Cyberattacks on U.S. infrastructure or networks could be met with a conventional military response, the chairman of the Joint Chiefs of Staff said today.
"There is an assumption out there ... that a cyberattack that had destructive effects would be met by a cyber response that had destructive effects," Army Gen. Martin E. Dempsey said to an audience at a Brookings Institution forum. "That's not necessarily the case. I think that what [President Barack Obama] would insist upon, actually, is that he had the options and the freedom of movement to decide what kind of response we would employ."
The impact of a cyberattack is a key question for elected officials to answer when considering the level of response, Dempsey said. "When does cyber theft become a hostile act?" the chairman asked. "Or when does cyber theft, added to distributed denial of services, become a hostile act? Or is a hostile act simply defined as something that literally is destructive in nature?"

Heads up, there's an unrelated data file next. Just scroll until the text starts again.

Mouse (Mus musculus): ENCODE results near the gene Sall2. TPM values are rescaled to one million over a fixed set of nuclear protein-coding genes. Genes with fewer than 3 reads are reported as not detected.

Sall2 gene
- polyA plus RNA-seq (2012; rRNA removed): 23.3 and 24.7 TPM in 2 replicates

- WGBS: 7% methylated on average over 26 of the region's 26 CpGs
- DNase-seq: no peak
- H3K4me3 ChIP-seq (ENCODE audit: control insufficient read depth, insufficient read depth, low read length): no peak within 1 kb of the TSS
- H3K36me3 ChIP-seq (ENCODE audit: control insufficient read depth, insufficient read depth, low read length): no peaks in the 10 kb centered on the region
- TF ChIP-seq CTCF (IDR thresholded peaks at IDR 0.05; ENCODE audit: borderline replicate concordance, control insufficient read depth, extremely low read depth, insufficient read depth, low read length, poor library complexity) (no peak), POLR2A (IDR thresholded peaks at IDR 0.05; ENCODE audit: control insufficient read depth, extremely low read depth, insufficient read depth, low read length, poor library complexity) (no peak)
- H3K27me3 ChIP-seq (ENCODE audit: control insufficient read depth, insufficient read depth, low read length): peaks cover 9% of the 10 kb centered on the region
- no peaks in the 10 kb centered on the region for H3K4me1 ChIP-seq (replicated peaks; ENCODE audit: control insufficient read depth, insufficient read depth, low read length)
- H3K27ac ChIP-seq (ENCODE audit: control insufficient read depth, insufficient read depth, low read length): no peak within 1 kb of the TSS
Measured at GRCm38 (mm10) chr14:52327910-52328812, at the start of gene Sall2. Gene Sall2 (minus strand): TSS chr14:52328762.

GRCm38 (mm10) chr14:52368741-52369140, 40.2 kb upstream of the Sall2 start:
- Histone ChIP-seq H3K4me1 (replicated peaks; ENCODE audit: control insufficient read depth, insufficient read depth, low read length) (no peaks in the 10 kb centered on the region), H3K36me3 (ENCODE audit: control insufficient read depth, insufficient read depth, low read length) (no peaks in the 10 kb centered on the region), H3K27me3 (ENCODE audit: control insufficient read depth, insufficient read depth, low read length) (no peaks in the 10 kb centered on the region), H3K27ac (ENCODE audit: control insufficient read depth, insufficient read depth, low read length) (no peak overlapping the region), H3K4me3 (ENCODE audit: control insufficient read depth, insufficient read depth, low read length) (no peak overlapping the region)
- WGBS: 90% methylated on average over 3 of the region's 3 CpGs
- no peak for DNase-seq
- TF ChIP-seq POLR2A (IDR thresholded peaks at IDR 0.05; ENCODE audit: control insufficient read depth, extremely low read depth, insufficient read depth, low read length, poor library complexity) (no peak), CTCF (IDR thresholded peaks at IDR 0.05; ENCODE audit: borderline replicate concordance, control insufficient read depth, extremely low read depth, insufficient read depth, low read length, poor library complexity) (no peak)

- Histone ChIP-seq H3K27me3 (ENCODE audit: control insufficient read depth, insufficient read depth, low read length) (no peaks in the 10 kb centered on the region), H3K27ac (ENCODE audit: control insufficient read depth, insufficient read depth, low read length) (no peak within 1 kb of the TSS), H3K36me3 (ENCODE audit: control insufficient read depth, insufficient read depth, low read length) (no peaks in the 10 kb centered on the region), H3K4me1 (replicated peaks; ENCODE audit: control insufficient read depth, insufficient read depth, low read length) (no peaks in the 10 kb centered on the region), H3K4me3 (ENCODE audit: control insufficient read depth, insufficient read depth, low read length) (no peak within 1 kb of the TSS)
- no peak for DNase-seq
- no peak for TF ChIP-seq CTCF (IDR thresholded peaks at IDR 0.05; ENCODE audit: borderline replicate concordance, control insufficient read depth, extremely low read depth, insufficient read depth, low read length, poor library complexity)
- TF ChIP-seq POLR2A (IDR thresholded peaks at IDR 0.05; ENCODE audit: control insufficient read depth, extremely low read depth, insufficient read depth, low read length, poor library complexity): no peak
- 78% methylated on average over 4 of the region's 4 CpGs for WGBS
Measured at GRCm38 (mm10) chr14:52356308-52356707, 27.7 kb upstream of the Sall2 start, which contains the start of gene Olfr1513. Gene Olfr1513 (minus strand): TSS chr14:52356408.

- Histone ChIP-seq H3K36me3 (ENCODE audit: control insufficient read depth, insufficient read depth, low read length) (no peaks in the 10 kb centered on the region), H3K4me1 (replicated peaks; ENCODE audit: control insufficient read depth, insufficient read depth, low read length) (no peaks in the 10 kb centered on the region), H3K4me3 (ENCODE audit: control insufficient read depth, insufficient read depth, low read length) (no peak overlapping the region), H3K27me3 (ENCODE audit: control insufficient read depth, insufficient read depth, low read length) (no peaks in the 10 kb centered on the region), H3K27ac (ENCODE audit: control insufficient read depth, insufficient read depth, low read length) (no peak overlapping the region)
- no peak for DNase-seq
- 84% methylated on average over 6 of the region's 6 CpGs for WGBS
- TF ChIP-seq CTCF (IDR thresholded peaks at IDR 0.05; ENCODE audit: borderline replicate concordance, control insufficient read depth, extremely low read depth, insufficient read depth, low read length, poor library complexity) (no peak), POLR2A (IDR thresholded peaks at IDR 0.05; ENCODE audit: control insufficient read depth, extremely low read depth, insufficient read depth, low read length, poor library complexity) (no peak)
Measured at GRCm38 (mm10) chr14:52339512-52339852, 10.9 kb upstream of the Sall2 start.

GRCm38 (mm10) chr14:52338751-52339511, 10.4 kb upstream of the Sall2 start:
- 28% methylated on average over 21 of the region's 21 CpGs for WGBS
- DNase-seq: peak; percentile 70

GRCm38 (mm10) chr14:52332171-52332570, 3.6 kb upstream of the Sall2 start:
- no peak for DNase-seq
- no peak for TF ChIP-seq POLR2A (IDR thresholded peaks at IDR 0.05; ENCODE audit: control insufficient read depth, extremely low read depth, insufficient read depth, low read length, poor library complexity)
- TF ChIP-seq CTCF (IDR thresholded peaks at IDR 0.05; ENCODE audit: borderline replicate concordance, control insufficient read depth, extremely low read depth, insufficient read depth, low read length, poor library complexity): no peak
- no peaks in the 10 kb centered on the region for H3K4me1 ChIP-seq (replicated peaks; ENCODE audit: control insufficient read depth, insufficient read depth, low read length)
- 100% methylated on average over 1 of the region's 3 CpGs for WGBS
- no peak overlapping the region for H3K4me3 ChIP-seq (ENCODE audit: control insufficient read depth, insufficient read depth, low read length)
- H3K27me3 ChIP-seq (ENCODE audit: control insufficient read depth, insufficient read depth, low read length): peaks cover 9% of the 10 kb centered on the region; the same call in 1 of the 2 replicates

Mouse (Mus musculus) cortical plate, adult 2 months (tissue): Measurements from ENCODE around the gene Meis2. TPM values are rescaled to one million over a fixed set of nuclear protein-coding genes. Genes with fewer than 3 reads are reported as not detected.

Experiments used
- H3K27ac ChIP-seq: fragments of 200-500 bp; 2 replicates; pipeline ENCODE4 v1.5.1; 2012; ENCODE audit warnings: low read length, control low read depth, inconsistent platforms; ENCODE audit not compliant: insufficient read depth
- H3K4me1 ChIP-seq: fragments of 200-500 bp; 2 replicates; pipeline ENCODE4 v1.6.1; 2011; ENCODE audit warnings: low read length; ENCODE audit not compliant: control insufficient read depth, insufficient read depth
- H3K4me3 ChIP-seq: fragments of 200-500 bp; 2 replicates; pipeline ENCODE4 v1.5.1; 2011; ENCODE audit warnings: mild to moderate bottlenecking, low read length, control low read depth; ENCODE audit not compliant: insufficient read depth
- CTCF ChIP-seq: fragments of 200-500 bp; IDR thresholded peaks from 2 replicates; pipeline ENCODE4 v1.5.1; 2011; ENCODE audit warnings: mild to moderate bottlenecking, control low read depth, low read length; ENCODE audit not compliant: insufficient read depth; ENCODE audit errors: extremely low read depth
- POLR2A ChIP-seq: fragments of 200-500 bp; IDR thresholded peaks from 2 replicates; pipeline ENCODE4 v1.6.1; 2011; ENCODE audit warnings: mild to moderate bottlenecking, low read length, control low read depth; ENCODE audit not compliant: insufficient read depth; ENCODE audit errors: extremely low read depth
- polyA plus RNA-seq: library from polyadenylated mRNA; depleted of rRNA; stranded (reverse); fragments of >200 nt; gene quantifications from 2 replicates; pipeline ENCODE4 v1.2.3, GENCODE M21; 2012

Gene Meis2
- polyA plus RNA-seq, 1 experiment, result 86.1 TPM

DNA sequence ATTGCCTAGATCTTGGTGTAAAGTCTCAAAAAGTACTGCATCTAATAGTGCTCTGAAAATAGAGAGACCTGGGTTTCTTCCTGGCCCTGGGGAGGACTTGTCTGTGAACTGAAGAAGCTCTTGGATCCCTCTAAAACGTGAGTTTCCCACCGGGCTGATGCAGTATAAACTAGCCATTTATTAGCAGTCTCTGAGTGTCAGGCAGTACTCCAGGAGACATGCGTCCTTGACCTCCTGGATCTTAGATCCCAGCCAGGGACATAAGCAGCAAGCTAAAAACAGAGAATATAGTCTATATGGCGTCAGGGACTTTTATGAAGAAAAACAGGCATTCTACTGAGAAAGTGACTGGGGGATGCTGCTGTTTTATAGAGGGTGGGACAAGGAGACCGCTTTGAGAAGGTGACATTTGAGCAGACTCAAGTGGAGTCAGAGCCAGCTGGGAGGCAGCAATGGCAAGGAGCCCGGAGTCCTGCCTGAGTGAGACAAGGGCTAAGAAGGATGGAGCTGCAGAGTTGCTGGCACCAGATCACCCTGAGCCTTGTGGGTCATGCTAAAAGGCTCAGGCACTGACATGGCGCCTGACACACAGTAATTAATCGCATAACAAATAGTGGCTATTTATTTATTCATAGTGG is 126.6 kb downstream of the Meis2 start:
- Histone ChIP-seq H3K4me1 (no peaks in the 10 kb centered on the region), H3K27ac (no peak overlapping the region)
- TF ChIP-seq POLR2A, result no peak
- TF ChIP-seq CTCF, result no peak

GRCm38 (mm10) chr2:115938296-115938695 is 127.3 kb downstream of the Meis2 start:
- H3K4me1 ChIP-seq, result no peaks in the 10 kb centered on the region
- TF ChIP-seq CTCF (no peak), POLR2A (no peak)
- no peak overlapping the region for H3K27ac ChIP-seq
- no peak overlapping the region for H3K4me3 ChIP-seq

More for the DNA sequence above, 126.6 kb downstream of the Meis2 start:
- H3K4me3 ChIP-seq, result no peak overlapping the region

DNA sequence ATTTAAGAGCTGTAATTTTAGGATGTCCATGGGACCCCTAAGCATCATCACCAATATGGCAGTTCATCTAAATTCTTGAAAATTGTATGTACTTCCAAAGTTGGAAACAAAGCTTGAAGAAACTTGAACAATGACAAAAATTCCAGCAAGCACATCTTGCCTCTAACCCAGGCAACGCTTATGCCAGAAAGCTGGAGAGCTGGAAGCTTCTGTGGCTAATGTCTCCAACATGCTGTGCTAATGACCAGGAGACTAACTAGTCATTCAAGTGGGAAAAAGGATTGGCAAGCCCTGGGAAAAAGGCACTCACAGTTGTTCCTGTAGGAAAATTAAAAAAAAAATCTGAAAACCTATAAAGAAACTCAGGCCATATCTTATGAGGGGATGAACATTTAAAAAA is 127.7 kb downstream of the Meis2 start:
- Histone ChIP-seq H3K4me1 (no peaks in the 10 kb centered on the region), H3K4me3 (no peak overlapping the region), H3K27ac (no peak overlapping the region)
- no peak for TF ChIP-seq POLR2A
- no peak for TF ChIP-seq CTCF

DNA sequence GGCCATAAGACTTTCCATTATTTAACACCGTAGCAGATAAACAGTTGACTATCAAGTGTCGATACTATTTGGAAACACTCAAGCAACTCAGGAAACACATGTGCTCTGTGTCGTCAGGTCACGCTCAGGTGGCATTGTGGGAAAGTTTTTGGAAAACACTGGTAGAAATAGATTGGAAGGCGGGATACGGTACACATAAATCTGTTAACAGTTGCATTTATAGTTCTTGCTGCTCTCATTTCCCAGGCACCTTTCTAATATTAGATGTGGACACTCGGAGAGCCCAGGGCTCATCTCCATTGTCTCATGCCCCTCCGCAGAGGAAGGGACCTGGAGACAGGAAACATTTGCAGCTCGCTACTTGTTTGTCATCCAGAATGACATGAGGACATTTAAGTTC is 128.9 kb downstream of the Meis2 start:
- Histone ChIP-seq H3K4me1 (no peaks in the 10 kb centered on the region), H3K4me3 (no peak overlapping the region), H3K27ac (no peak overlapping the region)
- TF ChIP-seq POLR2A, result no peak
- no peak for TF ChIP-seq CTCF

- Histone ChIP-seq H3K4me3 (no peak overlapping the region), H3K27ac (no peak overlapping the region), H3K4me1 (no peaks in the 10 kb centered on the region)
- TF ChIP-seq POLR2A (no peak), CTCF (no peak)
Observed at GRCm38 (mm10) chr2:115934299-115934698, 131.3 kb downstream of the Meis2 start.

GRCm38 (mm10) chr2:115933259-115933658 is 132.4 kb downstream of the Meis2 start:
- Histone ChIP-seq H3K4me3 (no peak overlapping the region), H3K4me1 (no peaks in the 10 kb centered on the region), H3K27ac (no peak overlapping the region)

Cyber has many features in common with other domains, and shouldn't be thought of as a wholly exceptional realm, Dempsey said. Although it can sometimes feel abstract, he explained, cyber is a physical domain in the sense that it is operated by men and women over routers and servers, and cyberattacks can result in real, physical damage.
"I think that to the extent that we can always think about it in the way that we've always organized our thinking about the other domains, it might illuminate the challenge a little better," the chairman said. "I do think that there are capabilities out there that are so destructive in nature and potential that it would be very difficult not to see them as acts of war."
But, he noted, "the decision to declare something a hostile act -- an act of war -- is certainly one that resides in the responsibility of our elected leaders."